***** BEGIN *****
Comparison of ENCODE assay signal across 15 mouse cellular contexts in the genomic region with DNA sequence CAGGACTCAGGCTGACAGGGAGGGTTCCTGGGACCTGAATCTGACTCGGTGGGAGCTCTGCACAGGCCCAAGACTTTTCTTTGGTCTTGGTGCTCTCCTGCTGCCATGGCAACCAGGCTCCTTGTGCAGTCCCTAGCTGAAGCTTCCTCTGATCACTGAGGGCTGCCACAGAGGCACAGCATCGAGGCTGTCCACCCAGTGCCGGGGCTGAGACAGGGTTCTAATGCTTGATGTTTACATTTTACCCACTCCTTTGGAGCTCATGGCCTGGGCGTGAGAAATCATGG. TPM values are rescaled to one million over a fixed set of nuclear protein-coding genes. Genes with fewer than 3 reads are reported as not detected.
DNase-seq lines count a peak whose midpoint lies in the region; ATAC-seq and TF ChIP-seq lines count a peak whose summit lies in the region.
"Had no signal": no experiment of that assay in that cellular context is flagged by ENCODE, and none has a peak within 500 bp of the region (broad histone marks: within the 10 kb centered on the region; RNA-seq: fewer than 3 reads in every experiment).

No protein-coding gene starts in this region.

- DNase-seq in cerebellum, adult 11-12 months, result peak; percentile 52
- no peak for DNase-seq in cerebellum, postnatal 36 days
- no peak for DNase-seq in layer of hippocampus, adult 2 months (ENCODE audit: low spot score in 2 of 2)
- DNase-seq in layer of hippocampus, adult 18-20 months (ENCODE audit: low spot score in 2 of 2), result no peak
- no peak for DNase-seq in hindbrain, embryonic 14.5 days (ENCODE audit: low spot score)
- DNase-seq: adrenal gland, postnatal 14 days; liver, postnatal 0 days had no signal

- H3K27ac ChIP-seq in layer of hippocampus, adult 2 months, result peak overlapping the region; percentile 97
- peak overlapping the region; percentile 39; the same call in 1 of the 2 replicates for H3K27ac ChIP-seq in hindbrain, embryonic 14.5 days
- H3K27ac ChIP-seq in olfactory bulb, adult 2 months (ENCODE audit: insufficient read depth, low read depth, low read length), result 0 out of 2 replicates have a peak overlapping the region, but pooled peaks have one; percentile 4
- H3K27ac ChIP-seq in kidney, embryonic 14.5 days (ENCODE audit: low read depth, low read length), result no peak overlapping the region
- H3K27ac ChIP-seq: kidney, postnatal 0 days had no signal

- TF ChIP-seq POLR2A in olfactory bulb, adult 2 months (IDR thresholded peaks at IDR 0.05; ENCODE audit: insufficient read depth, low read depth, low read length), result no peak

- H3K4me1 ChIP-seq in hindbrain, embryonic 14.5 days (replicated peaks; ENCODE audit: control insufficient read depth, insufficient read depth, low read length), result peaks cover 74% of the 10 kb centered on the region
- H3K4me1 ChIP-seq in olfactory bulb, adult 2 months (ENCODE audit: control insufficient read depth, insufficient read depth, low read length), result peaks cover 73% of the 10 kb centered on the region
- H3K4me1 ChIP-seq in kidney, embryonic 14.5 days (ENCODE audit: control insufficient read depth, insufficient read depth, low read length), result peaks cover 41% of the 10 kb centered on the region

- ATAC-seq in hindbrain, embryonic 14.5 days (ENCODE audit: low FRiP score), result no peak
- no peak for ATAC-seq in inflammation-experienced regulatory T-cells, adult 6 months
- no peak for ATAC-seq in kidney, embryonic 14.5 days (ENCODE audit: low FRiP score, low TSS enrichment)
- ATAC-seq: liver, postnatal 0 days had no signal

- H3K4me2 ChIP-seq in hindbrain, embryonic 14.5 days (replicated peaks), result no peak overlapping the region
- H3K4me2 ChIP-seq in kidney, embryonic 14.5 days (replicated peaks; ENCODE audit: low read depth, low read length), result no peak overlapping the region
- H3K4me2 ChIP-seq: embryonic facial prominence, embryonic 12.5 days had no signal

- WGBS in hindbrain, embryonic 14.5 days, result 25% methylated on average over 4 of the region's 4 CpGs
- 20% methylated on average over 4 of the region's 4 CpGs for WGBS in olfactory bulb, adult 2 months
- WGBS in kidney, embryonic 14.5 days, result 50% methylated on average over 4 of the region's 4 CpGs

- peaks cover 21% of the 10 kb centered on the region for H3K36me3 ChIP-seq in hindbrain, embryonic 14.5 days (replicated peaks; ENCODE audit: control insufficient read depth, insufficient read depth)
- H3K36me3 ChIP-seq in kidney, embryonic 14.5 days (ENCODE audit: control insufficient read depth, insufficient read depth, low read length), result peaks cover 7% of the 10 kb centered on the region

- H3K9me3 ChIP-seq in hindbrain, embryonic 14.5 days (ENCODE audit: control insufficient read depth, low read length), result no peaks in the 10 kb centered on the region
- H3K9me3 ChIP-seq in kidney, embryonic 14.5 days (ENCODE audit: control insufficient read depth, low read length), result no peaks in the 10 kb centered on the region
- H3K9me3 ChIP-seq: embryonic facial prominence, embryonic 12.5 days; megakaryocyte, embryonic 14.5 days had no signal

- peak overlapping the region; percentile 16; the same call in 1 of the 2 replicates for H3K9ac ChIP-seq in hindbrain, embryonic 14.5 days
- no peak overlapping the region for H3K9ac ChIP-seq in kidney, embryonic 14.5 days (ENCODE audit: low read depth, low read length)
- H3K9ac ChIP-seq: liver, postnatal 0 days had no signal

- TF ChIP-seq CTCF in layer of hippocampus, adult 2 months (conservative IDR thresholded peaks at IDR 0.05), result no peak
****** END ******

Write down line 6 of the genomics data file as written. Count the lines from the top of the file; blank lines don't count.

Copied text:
- no peak for DNase-seq in cerebellum, postnatal 36 days